Legislation to Exempt Puerto Rico from Health Insurance Tax Introduced
SAN JUAN – Puerto Rico’s resident commissioner in Washington, Jenniffer González, along with Congressman Carlos Curbelo and Congresswoman Stephanie Murphy, both of Florida, introduced legislation to provide relief from the health insurance tax (HIT), which was designed to pay for some provisions that patients on the island do not benefit from.
The legislation, H.R. 4619, would amend the Affordable Care Act’s (ACA) Section 9010 by providing temporary relief to health insurance providers in Puerto Rico from paying the tax, which they say has been passed on to consumers in the forms of higher premiums. Residents of the territories are ineligible to use the ACA’s marketplaces to obtain insurance, but must pay the tax.
“This bill puts an end to the imposition of the HIT on insurers resulting from the Affordable Care Act, which at the end of the road, is borne by the insured through the increase in premiums,” the resident commissioner said in joint statement.
“In the case of Puerto Rico, the HIT has had the effect of increasing premiums by 2% and of further annual increases. The big problem is that this tax was meant to be used for the health insurance exchange, as well as to provide credits and subsidies for other programs for which the island does not qualify or benefit from; nonetheless, we have to pay the tax,” she added.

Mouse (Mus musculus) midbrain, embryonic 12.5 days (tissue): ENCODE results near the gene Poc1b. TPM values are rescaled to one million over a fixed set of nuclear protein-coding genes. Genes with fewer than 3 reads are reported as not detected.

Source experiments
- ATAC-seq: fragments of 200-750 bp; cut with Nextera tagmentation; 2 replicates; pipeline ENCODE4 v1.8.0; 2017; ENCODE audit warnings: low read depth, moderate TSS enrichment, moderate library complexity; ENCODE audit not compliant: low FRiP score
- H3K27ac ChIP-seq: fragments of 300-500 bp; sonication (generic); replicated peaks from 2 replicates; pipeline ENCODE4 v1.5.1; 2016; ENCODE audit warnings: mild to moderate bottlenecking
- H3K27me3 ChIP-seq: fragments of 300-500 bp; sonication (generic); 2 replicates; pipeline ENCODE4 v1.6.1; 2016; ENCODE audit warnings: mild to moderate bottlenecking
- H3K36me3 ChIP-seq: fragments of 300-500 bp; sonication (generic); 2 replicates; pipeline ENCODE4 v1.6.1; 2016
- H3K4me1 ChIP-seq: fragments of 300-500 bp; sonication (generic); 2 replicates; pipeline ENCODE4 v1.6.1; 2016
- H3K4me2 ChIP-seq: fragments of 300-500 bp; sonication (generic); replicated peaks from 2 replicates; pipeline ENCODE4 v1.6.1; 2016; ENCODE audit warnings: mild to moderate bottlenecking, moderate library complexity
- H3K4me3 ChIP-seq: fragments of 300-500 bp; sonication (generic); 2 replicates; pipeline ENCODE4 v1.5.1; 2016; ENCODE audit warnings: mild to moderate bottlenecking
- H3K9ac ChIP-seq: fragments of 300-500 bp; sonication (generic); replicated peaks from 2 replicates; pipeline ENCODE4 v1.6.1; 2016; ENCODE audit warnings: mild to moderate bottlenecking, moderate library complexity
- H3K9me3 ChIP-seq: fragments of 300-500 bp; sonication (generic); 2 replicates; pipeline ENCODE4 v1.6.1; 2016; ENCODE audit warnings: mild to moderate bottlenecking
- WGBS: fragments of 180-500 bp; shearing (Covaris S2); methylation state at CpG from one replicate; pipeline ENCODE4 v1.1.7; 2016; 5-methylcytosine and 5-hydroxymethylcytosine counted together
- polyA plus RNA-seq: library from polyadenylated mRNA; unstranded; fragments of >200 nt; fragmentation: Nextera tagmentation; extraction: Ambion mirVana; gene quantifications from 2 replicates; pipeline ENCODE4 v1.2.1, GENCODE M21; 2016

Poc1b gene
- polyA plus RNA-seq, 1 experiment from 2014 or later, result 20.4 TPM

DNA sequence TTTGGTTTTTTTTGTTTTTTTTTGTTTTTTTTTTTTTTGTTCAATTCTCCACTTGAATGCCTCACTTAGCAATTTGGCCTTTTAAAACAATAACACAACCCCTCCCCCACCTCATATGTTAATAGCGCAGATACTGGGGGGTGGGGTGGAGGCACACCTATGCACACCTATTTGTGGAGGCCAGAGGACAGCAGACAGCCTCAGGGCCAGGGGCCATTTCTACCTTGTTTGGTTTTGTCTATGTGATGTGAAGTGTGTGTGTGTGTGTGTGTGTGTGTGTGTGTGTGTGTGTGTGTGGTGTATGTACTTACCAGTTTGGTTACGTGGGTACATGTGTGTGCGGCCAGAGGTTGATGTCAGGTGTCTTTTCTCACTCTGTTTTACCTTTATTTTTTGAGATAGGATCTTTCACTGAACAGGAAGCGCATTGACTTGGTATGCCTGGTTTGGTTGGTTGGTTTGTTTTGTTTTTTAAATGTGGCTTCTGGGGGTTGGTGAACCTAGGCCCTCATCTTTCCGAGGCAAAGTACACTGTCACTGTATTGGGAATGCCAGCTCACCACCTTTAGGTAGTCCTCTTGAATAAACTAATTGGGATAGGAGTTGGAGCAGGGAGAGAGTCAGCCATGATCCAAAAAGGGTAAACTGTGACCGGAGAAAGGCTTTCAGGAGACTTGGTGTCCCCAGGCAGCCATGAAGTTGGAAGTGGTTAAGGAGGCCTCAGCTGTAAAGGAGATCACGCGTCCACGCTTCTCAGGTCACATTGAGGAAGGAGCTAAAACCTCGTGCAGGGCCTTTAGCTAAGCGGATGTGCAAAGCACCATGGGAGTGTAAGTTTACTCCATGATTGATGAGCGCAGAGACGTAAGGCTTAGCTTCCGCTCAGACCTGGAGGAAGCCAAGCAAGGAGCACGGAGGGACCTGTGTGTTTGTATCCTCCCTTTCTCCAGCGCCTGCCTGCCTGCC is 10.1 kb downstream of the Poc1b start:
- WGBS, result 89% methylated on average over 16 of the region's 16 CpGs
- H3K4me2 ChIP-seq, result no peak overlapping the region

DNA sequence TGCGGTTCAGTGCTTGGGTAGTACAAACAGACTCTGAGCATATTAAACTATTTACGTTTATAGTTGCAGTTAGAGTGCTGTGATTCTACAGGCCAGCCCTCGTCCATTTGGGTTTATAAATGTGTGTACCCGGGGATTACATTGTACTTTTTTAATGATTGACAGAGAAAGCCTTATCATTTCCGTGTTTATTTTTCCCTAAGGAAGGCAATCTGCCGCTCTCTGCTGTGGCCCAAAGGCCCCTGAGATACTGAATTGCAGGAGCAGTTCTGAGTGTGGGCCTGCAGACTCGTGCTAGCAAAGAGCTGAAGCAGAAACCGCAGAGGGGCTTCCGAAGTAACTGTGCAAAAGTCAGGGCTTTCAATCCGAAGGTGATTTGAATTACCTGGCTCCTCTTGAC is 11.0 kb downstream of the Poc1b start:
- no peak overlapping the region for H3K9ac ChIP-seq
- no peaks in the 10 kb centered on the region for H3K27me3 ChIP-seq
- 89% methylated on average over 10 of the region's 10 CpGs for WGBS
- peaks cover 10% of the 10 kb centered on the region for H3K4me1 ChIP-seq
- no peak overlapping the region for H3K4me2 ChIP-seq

González said the estimated HIT that would correspond to Puerto Rico in 2016 is $202 million and for 2017 is $ 249 million
“Most of the Affordable Care Act doesn’t impact Puerto Rico, but the Health Insurance Tax is one of a small number of provisions that does, and it’s hurting families in Puerto Rico who are trying to recover from hurricanes Irma and María,” Curbelo added in the release.
“While I believe that the HIT functions as a tax that drives up the costs for all Americans, Puerto Ricans are especially burdened by the tax given the way the ACA uniquely treats the island,” the Florida representative said.
Murphy also denounced Puerto Rico’s treatment under the ACA.
“American citizens in Puerto Rico are treated unfairly under the Affordable Care Act due to the island’s status as a U.S. territory,” Murphy said. “I am proud to help lead this bipartisan effort to repeal this tax in order to help our fellow Americans in Puerto Rico, whose longstanding challenges have worsened as a result of Hurricane María.”